Following a mild winter and late budding, the vegetation quickly got back on schedule. The setting of flower clusters was only slightly poorer than in the previous year, but in all wine-growing areas flowering was considerably less favourable. In July there was a prolonged hot period with well-spaced precipitation, but August saw unfavourable weather conditions and there were problems with the powdery mildew. The cold and wet weather period in the first half of September led to widespread grape rot. The harvest size was about 30% smaller than in the previous year. Nevertheless, the sugar content developed well and there were also good values for acidity. At the beginning of October, when there was a sufficient primary infection with Botrytis cinerea, followed by a period of dry, warm weather. The fine, long “Indian summer” again produced Beerenauslese, Trockenbeerenauslese and Ausbruch wines. There were great differences between the regions. A report by the Austrian Central Statistical Office (Statistik Austria) judged the musts to be of average quality. The generally excellent levels of acidity gave the wines firmness, and all the areas produced wines of rather good quality. In Lower Austria (Niederösterreich) the Grüner Veltliner was fruity with refreshing effervescence. The grapes grown in Burgenland were often of high sugar content and suitable for making Prädikatswein. In Styria (Steiermark) the magnificent, almost cloudless October compensated to a large extent for earlier problems. Volume was extremely low (about 30 to 40% less than in the previous year), but quality was high with fine, fragrant bouquets, lots of fruit and good acidity. At 2,228,000 hl the 1995 harvest was 15.8% lower than that of the previous year. Of the total, 81% was white wine (1,809,000 hl) and 19% red wine or rosé (419,000 hl). This led to a further decline in the total storage inventory of 3,953,000 hl. All in all, the 1995 vintage can be considered an outstanding vintage year for Prädikatswein.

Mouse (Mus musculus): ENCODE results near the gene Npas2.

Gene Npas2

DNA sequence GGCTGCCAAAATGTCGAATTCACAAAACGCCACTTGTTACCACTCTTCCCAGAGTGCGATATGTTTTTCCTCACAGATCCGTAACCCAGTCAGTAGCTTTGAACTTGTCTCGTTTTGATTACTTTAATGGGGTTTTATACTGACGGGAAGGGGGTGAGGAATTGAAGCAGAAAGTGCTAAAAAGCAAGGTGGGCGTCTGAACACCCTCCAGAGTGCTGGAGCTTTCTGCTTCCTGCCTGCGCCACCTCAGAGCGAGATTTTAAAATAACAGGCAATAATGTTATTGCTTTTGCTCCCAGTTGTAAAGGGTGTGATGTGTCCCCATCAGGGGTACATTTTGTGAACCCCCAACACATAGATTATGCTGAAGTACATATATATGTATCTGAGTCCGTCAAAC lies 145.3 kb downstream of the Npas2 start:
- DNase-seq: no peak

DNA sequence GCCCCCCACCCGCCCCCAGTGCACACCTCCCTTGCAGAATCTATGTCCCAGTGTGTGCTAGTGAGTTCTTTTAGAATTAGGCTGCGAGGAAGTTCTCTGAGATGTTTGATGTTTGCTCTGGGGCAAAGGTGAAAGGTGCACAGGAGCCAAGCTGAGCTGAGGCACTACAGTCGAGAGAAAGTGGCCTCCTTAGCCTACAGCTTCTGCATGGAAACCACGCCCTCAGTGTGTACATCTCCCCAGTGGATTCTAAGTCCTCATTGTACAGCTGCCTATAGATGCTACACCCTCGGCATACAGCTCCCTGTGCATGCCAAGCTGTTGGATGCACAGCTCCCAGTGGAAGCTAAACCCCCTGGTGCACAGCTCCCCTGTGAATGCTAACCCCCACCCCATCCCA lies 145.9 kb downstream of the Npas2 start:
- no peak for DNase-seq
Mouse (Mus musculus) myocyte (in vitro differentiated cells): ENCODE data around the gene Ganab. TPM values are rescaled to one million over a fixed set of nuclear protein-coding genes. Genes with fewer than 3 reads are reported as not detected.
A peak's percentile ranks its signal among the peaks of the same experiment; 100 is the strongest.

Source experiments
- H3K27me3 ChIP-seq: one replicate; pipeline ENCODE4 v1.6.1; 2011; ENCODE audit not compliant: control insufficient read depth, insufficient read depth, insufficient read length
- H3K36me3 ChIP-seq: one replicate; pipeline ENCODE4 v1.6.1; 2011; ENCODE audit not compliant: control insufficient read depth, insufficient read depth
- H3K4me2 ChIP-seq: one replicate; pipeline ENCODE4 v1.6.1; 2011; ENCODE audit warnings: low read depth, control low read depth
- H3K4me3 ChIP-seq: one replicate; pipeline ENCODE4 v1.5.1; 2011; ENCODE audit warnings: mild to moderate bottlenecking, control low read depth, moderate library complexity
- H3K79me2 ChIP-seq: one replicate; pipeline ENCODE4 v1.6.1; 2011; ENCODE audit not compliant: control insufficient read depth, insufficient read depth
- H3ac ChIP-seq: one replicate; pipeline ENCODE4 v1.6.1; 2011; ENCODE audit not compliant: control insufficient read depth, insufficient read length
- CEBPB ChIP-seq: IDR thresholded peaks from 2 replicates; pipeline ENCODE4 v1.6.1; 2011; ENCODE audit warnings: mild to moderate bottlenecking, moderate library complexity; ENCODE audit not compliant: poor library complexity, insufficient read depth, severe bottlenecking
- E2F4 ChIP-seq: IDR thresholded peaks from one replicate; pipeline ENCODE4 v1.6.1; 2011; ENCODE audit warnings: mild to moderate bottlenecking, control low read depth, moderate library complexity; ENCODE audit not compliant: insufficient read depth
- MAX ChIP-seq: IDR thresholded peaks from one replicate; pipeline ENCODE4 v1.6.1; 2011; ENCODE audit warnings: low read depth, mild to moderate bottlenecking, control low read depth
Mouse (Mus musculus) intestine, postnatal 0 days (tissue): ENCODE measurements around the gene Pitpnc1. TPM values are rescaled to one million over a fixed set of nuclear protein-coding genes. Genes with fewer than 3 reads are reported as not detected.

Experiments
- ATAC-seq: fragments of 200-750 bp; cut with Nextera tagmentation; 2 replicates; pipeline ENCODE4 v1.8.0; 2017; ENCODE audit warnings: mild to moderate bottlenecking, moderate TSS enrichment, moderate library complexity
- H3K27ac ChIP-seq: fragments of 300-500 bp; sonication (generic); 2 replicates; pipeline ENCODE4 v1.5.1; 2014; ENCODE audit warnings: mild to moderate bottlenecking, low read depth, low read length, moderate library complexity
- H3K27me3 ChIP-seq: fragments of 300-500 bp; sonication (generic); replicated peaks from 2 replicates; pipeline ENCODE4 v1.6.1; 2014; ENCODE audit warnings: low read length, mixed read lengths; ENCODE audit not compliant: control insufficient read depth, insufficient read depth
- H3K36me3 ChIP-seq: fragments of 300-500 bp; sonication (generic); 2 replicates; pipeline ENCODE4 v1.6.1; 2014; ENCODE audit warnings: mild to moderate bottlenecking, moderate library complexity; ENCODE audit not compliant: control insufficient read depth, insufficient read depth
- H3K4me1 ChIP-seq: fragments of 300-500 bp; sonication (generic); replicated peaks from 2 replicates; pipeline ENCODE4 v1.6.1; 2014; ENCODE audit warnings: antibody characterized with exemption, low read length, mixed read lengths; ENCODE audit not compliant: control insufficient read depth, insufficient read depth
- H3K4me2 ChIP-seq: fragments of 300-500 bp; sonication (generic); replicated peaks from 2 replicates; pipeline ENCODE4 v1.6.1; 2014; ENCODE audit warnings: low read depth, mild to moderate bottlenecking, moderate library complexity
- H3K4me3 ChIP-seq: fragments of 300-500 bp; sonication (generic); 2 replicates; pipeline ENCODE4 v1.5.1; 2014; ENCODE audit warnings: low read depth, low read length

The vines wintered well and budding began at the normal time. Following favourable early summer rains, flowering occurred under advantageous conditions, resulting in outstanding pollination. The hot summer would have resulted in a very early harvest had drought not come into play. In the early days of autumn there was a bit of precipitation, allowing the vines to make up for lost time. Sugar levels quickly rose, but acidity dropped, often to quite low levels. The vintage made great demands on the wine-makers; there were many Kabinett wines. The quality of the vintage was high. These are wines with lots of fruit, elegance and a fine finish. In particular, white wines with a dominant primary bouquet can be outstanding. The depth of colour of the red wines is good; they are fragrant and velvety.
The vintage year 1993, and thus its wines, were marked by the extreme weather, which for the most part was favourable for wine. Initially a prolonged winter retarded vegetation, which quickly caught up, however, when the weather rapidly improved in April. This resulted in strong vine growth. A dry May favoured early flowering. July was cool with only a few sunny days. There were more, however, in the wine-growing areas of eastern Austria than in the rest of Western Europe. At the end of August a short period of rain arrived just in time. Grape maturity was about 14 days ahead of normal, and harvesting could legally begin in Lower Austria (Niederösterreich) and Burgenland. In Styria (Steiermark) the harvest began on 4 September. In contrast to the previous year there was high-quality Prädikatswein. Compared with the powerful ‘92 vintage, which was low in acidity and high in alcohol, the new wine had more fruit than power, more elegance than substance, accompanied by a harmonious acidity. Red wines showed similarities to their counterparts of the unusual ‘92 vintage. At 1,865,000 hl the harvest was some 723,000 hl lower than in the previous year. With 1,438,00 hl, white wine accounted for 77% of the total harvest and red wine (428,000 hl) for 23%.
Following a mild winter, early budding and good flowering, the summer was extremely hot and dry. Expectations for the harvest dropped, the must weights were generally above average. Due to a lack of Botrytis, grapes for fine Beerenauslese and Trockenbeerenauslese wines could not be harvested. The harvested volume was not quite 2.6 million hl. Towards the end of the year there were ideal conditions for Eiswein production. Wonderfully high quality sometimes contrasted with low volume.
Favourable weather conditions resulted for the most part in a good grape harvest in terms of both quantity and quality. While there were often large differences, the wines had harmonious acidity and pleasant fruit. The red wines were dense and of intense colour.